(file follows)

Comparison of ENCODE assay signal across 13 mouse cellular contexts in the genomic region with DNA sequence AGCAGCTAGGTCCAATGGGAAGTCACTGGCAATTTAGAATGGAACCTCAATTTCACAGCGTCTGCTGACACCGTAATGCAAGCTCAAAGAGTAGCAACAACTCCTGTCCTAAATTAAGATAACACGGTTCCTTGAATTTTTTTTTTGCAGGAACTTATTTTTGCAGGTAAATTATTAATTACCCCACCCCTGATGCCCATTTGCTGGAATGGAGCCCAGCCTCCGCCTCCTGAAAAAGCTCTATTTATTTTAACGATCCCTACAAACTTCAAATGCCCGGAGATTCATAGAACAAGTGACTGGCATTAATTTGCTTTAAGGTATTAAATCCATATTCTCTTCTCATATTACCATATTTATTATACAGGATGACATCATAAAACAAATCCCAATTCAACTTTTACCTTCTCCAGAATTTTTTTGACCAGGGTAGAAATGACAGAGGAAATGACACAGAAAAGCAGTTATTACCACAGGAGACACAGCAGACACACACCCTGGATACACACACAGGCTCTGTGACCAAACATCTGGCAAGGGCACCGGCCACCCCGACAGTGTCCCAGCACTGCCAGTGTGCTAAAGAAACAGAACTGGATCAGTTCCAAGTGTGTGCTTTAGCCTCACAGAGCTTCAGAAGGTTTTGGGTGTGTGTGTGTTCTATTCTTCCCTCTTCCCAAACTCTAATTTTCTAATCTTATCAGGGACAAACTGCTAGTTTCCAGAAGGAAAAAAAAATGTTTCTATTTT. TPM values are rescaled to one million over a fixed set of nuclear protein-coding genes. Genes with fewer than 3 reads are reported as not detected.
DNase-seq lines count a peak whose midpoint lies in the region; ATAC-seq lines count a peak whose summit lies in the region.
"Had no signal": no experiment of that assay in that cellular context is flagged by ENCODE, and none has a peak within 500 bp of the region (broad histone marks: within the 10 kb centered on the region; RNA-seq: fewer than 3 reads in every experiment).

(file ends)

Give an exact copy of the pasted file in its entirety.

Comparison of ENCODE assay signal across 13 mouse cellular contexts in the genomic region with DNA sequence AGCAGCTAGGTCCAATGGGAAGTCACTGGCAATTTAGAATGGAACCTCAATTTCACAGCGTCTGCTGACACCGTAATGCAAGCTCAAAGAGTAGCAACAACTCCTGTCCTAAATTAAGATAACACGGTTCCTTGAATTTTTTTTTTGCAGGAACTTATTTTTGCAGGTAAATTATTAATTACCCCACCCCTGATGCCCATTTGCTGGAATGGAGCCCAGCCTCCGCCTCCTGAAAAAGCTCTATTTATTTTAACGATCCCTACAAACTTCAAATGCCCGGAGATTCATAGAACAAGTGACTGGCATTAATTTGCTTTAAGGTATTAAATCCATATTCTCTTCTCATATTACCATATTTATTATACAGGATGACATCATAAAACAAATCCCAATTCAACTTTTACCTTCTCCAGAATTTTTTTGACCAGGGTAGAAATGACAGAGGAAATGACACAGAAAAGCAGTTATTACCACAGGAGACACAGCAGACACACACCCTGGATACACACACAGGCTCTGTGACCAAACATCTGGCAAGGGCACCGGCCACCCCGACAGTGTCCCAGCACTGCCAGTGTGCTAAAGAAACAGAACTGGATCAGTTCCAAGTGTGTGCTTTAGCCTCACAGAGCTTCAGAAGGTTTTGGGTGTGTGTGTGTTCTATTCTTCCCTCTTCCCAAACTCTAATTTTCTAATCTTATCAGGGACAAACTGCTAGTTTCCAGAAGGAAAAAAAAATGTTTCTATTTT. TPM values are rescaled to one million over a fixed set of nuclear protein-coding genes. Genes with fewer than 3 reads are reported as not detected.
DNase-seq lines count a peak whose midpoint lies in the region; ATAC-seq lines count a peak whose summit lies in the region.
"Had no signal": no experiment of that assay in that cellular context is flagged by ENCODE, and none has a peak within 500 bp of the region (broad histone marks: within the 10 kb centered on the region; RNA-seq: fewer than 3 reads in every experiment).